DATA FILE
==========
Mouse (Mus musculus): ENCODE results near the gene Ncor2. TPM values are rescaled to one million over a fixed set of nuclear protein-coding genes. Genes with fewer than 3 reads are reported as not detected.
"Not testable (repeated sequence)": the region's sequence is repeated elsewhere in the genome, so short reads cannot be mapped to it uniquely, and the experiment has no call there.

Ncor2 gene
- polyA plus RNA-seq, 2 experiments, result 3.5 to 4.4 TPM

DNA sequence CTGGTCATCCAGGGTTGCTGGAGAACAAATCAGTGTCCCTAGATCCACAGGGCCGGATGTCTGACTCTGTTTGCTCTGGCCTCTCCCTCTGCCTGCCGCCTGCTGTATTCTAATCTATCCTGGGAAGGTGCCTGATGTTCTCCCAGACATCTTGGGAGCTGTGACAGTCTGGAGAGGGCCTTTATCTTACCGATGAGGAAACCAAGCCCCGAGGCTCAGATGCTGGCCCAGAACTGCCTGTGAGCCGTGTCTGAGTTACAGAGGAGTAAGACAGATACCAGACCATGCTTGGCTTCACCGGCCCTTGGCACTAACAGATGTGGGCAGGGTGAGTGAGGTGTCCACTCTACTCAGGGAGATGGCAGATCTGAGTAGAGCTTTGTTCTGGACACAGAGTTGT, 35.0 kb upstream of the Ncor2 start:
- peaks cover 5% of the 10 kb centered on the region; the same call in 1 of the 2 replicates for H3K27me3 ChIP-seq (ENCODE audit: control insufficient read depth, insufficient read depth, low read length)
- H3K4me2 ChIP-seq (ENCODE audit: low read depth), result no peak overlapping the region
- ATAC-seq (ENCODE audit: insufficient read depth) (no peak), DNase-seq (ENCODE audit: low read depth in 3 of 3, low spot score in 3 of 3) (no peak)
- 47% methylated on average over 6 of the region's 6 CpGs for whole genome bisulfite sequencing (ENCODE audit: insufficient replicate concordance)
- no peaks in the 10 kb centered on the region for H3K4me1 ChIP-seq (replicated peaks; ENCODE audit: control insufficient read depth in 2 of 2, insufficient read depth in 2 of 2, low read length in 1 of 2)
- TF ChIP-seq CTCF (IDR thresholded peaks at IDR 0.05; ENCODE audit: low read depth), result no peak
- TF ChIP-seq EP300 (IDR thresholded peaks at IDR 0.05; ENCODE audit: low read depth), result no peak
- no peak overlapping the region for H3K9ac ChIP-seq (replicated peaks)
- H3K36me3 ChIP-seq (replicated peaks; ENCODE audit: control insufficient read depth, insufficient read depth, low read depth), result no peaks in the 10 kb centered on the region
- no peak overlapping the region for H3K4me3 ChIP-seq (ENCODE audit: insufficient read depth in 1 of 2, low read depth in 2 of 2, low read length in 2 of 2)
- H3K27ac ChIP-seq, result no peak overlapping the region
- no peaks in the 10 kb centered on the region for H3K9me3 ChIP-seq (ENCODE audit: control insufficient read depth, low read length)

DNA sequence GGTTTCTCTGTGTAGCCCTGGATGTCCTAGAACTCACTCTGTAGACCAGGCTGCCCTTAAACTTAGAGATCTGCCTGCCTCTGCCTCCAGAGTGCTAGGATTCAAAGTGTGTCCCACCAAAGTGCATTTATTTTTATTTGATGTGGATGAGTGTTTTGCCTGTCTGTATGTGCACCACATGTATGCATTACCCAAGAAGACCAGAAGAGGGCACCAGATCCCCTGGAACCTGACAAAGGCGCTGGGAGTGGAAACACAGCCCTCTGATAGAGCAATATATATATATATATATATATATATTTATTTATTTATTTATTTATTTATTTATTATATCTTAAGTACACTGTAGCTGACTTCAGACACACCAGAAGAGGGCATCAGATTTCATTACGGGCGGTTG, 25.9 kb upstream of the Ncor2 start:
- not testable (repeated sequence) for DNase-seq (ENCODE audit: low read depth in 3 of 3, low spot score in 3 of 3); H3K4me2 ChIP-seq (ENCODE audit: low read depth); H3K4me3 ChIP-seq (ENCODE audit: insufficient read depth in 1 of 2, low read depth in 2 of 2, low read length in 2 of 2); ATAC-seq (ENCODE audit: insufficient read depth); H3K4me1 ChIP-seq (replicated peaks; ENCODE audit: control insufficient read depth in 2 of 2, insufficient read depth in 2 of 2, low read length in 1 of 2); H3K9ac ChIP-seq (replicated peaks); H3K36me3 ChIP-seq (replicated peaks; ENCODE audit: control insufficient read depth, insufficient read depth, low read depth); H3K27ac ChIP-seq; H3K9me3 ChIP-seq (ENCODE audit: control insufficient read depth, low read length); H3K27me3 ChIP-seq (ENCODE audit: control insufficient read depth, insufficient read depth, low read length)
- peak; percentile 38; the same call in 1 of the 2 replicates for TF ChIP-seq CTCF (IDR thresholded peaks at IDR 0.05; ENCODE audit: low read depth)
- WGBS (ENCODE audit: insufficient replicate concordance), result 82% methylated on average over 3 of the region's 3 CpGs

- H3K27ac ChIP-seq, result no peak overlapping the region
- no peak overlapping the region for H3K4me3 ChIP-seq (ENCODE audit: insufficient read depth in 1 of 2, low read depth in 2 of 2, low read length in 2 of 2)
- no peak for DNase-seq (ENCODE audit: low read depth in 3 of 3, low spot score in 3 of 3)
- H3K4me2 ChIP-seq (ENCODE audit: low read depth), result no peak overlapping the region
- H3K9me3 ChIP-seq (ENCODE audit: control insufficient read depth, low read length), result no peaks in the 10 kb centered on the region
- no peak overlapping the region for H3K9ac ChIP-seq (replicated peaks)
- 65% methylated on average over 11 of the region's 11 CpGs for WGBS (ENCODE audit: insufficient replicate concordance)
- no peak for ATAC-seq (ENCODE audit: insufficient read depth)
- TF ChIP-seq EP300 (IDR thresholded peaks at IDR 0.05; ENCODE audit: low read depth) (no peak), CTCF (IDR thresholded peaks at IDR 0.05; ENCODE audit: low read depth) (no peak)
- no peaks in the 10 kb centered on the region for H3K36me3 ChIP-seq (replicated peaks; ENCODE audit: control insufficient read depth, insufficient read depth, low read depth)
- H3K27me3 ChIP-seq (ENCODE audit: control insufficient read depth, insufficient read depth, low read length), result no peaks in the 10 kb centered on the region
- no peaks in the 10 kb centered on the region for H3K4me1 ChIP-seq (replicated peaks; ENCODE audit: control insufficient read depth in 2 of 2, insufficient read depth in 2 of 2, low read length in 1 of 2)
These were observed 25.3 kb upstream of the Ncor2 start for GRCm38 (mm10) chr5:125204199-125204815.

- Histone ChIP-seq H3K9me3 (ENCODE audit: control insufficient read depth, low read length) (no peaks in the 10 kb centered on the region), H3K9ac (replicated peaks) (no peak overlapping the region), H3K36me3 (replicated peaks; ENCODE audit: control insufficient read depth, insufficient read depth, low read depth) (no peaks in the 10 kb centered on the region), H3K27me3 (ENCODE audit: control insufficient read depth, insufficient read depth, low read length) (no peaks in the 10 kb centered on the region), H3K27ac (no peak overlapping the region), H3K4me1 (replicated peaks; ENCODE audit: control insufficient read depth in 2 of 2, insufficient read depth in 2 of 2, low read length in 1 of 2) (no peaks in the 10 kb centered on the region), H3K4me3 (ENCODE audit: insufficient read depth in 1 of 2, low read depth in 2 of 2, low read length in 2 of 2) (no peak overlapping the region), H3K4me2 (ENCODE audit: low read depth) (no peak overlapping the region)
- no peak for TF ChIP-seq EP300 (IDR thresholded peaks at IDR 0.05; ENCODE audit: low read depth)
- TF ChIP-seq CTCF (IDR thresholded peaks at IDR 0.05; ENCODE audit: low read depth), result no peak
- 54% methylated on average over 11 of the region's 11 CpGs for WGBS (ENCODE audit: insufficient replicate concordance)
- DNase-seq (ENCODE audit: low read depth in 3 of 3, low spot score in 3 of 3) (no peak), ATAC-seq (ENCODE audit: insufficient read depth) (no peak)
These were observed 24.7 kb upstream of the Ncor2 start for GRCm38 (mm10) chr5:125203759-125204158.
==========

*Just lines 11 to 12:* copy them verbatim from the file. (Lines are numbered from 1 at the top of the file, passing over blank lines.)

- TF ChIP-seq CTCF (IDR thresholded peaks at IDR 0.05; ENCODE audit: low read depth), result no peak
- TF ChIP-seq EP300 (IDR thresholded peaks at IDR 0.05; ENCODE audit: low read depth), result no peak